With apologies to Sir Winston Churchill for the title but rather than feeling in a celebratory mood, as folks think I should be, I am actually in rather somber mode. My heart wants to celebrate all six rounds of the Chemothon completed but my body and my mind are most definitely not in that place yet.
First and most important of all, I want to say a massive thank you to the amazing team of chemo nurses at York District Hospital. I won't be able to remember all their names but these ladies are angels and whatever they are paid, it is not enough. So thank you Wei, whose son went to university in Edinburgh on the same day as number 4 child and who is the most gentle of souls. Thank you to Chateau Shirley who told me I absolutely could drink alcohol throughout the whole process. Thanks and congratulations too to Jo, who administered the first round and in the meantime has had a baby; Cheryl who gave me the 'man up' lecture on the phone when I was at my lowest ebb; Laura who is apparently going to Verona to the opera with my beloved (!) and Jenny who gave me my last round on Friday. Thank you with all my heart - you may have saved my life.
Also a massive thank you to Julie Crossman at the Robert Ogden Centre in Harrogate for giving me reflexology (don't understand how it works but it does), kindness and great wisdom. She has made the task seem less daunting - even on days when I was at a very low ebb.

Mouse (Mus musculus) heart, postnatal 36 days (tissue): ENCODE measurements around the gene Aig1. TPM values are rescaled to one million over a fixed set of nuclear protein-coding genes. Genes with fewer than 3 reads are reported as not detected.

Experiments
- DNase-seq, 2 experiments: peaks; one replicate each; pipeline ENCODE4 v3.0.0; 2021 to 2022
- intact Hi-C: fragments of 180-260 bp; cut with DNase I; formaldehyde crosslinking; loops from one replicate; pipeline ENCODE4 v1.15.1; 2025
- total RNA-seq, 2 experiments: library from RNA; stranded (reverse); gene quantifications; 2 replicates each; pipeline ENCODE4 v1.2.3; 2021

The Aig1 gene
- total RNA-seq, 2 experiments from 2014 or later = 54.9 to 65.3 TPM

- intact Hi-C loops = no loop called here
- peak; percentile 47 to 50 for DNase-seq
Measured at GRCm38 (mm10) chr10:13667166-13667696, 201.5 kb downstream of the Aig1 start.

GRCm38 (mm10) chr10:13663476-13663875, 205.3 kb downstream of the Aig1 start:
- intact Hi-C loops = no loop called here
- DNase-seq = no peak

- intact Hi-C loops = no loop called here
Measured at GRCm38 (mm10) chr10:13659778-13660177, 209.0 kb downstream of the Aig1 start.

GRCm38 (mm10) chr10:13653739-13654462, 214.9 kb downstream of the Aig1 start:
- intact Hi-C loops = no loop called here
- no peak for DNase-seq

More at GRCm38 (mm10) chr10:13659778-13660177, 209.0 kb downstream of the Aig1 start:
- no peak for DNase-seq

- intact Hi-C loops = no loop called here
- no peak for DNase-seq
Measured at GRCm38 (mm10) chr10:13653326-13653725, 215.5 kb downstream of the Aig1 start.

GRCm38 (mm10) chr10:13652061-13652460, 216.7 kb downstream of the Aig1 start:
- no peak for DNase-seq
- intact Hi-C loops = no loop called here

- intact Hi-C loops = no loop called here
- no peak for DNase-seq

So this has been the end of a number of things. Chemotherapy (unutterably horrid), reflexology (the best hour of my week for some time) and my hair (although I do still have eye brows but I am told they will be gone before Christmas.) On Thursday evening, my beloved and I had one of those intimate moments that I never imagined thirty years ago when we pledged to each other in marriage. "Please will you shave my head?" I had lost most of my hair but still had a few wispy bits and the new hair, when it hopefully makes an appearance next year, will not look like my old hair so what was left had to go. My beloved practised on his armpits and then announced himself ready for the task ahead. He did a good job and I now look like Kojak - or Yul Brynner in The King and I .
Actually on a serious note, I understand now very clearly why, when the powers-that-be want to institutionalise a person, they shave their heads. The essence of myself, which I have fought so hard to retain, is now gone from the mirror. I am still trying to be me on the inside but the sight of myself in the mirror pulls me up short. The children asked me what I wanted for Christmas - definitely nothing to eat (because food tastes of very little) and nothing to wear because I can scarcely bear to look at myself.
On a positive note, the way ahead is clearer and it goes like this: lumpectomy - tick, 6 rounds of chemotherapy - tick, 2 out of 18 intramuscular injections of herceptin - tick, the other 16 will be done at home by a herceptin nurse every three weeks until the end of August. (Cue: filling in the potholes in the lane!). Radiotherapy - appointment at Leeds booked to tattoo me (I thought I could have Newcastle Falcons tattooed under my left armpit but apparently it is three tiny but indelible dots). Then come January, I will be milking my friendships to the limit when I have to go to Leeds every day for three weeks, Monday to Friday for radiotherapy and I will need lifts - pretty please! And once that starts, I will also be taking another drug which will be daily for the next five years. I've read about the side effects and all you need to know is that if I appear to be steaming hotter than a pressure cooker - I am!
And finally, I am so proud that my youngest daughter has chosen nursing as a career. There can be no more honourable profession.
My beautiful number 4, all grown up now.